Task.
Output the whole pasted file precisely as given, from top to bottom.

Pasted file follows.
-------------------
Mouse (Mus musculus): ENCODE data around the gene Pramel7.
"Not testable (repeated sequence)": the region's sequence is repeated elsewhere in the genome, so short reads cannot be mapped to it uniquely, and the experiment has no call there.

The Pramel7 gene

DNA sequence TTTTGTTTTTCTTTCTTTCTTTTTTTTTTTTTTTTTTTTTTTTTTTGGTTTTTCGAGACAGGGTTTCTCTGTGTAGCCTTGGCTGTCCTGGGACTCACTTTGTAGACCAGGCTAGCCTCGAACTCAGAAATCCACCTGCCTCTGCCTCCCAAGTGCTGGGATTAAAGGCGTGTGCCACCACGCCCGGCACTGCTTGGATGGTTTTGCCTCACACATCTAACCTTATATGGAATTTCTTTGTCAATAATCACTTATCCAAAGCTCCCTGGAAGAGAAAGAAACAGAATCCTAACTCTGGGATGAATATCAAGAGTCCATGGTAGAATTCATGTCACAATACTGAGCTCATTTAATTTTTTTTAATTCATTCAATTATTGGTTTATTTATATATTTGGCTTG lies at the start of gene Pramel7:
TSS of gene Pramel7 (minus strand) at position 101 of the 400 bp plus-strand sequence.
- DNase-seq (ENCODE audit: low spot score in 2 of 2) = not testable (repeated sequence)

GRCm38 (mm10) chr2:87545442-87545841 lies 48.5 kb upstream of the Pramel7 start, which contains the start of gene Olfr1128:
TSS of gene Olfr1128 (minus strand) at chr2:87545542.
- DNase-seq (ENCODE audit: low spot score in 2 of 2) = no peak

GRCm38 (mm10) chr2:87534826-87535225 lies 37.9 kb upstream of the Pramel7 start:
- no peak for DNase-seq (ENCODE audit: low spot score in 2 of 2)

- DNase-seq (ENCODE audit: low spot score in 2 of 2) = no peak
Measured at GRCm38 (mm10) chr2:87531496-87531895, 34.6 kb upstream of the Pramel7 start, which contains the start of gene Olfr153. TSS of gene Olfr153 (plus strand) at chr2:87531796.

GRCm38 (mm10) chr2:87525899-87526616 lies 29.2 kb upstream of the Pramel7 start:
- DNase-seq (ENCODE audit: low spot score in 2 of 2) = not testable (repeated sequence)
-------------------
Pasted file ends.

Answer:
Mouse (Mus musculus): ENCODE data around the gene Pramel7.
"Not testable (repeated sequence)": the region's sequence is repeated elsewhere in the genome, so short reads cannot be mapped to it uniquely, and the experiment has no call there.

The Pramel7 gene

DNA sequence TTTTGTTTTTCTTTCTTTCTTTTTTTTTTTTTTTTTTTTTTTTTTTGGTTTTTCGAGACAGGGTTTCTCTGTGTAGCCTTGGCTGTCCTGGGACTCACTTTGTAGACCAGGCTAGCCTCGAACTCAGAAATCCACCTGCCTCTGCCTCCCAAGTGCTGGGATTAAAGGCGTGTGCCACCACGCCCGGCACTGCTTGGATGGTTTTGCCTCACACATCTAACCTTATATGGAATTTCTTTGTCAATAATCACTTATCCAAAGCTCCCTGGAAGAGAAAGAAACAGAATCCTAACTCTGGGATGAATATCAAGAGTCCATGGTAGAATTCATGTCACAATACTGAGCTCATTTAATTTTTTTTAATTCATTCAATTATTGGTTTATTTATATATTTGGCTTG lies at the start of gene Pramel7:
TSS of gene Pramel7 (minus strand) at position 101 of the 400 bp plus-strand sequence.
- DNase-seq (ENCODE audit: low spot score in 2 of 2) = not testable (repeated sequence)

GRCm38 (mm10) chr2:87545442-87545841 lies 48.5 kb upstream of the Pramel7 start, which contains the start of gene Olfr1128:
TSS of gene Olfr1128 (minus strand) at chr2:87545542.
- DNase-seq (ENCODE audit: low spot score in 2 of 2) = no peak

GRCm38 (mm10) chr2:87534826-87535225 lies 37.9 kb upstream of the Pramel7 start:
- no peak for DNase-seq (ENCODE audit: low spot score in 2 of 2)

- DNase-seq (ENCODE audit: low spot score in 2 of 2) = no peak
Measured at GRCm38 (mm10) chr2:87531496-87531895, 34.6 kb upstream of the Pramel7 start, which contains the start of gene Olfr153. TSS of gene Olfr153 (plus strand) at chr2:87531796.

GRCm38 (mm10) chr2:87525899-87526616 lies 29.2 kb upstream of the Pramel7 start:
- DNase-seq (ENCODE audit: low spot score in 2 of 2) = not testable (repeated sequence)